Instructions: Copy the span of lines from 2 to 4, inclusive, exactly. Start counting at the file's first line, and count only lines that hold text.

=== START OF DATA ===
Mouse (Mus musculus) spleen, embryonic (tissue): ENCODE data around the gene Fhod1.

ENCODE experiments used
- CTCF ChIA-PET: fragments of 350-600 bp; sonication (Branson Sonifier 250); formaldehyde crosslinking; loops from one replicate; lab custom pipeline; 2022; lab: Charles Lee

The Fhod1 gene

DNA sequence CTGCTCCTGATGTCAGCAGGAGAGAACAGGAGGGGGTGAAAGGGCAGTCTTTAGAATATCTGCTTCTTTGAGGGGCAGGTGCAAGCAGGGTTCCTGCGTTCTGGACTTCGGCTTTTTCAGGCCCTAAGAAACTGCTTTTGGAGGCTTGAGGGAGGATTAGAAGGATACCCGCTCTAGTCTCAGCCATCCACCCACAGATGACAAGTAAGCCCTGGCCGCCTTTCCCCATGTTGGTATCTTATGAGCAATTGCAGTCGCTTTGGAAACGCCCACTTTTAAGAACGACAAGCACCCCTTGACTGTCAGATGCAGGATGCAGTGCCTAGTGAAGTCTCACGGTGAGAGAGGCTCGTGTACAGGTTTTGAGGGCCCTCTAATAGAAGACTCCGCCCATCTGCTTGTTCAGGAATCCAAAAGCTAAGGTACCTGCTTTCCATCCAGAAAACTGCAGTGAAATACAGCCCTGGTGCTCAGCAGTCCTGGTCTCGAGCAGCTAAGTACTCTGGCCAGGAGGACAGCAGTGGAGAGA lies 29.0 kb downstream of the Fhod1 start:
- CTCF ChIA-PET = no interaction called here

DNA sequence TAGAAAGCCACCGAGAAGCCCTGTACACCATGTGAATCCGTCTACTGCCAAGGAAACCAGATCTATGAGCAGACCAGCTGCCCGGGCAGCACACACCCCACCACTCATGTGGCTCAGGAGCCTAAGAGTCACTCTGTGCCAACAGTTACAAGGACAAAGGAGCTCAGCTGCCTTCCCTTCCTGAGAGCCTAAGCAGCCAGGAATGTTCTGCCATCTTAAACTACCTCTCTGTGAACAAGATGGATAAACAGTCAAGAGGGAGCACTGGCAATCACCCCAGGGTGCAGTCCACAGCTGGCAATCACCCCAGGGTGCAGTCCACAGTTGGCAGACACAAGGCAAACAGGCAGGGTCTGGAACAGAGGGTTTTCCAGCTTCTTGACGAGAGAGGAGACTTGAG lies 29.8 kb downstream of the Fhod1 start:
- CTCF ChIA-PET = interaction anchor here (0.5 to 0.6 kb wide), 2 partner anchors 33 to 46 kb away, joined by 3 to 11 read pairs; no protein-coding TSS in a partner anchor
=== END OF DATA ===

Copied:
ENCODE experiments used
- CTCF ChIA-PET: fragments of 350-600 bp; sonication (Branson Sonifier 250); formaldehyde crosslinking; loops from one replicate; lab custom pipeline; 2022; lab: Charles Lee

The Fhod1 gene